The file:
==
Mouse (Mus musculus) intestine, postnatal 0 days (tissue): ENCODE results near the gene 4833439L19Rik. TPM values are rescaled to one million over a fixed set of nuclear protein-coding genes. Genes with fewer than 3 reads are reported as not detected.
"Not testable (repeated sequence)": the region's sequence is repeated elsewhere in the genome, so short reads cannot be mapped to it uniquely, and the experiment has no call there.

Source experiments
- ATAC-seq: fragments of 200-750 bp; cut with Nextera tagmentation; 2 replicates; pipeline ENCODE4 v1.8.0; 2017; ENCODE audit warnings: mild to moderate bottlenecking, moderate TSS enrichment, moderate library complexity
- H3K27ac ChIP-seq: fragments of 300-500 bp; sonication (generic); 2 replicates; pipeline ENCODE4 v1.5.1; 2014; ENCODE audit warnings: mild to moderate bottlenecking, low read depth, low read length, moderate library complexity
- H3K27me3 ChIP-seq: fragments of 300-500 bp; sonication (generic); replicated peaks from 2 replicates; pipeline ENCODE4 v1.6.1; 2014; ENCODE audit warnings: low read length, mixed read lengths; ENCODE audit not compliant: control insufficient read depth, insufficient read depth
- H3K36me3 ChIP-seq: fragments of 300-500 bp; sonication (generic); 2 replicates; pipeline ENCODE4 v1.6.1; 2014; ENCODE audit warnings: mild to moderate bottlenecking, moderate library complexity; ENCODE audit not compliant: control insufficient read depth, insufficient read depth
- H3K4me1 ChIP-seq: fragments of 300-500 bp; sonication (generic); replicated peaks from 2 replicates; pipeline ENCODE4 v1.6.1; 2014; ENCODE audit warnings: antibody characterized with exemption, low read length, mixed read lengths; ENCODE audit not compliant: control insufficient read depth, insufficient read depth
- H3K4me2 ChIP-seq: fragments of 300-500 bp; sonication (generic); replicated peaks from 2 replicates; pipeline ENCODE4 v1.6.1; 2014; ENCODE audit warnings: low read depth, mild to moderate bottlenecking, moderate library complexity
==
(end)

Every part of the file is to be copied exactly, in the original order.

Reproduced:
Mouse (Mus musculus) intestine, postnatal 0 days (tissue): ENCODE results near the gene 4833439L19Rik. TPM values are rescaled to one million over a fixed set of nuclear protein-coding genes. Genes with fewer than 3 reads are reported as not detected.
"Not testable (repeated sequence)": the region's sequence is repeated elsewhere in the genome, so short reads cannot be mapped to it uniquely, and the experiment has no call there.

Source experiments
- ATAC-seq: fragments of 200-750 bp; cut with Nextera tagmentation; 2 replicates; pipeline ENCODE4 v1.8.0; 2017; ENCODE audit warnings: mild to moderate bottlenecking, moderate TSS enrichment, moderate library complexity
- H3K27ac ChIP-seq: fragments of 300-500 bp; sonication (generic); 2 replicates; pipeline ENCODE4 v1.5.1; 2014; ENCODE audit warnings: mild to moderate bottlenecking, low read depth, low read length, moderate library complexity
- H3K27me3 ChIP-seq: fragments of 300-500 bp; sonication (generic); replicated peaks from 2 replicates; pipeline ENCODE4 v1.6.1; 2014; ENCODE audit warnings: low read length, mixed read lengths; ENCODE audit not compliant: control insufficient read depth, insufficient read depth
- H3K36me3 ChIP-seq: fragments of 300-500 bp; sonication (generic); 2 replicates; pipeline ENCODE4 v1.6.1; 2014; ENCODE audit warnings: mild to moderate bottlenecking, moderate library complexity; ENCODE audit not compliant: control insufficient read depth, insufficient read depth
- H3K4me1 ChIP-seq: fragments of 300-500 bp; sonication (generic); replicated peaks from 2 replicates; pipeline ENCODE4 v1.6.1; 2014; ENCODE audit warnings: antibody characterized with exemption, low read length, mixed read lengths; ENCODE audit not compliant: control insufficient read depth, insufficient read depth
- H3K4me2 ChIP-seq: fragments of 300-500 bp; sonication (generic); replicated peaks from 2 replicates; pipeline ENCODE4 v1.6.1; 2014; ENCODE audit warnings: low read depth, mild to moderate bottlenecking, moderate library complexity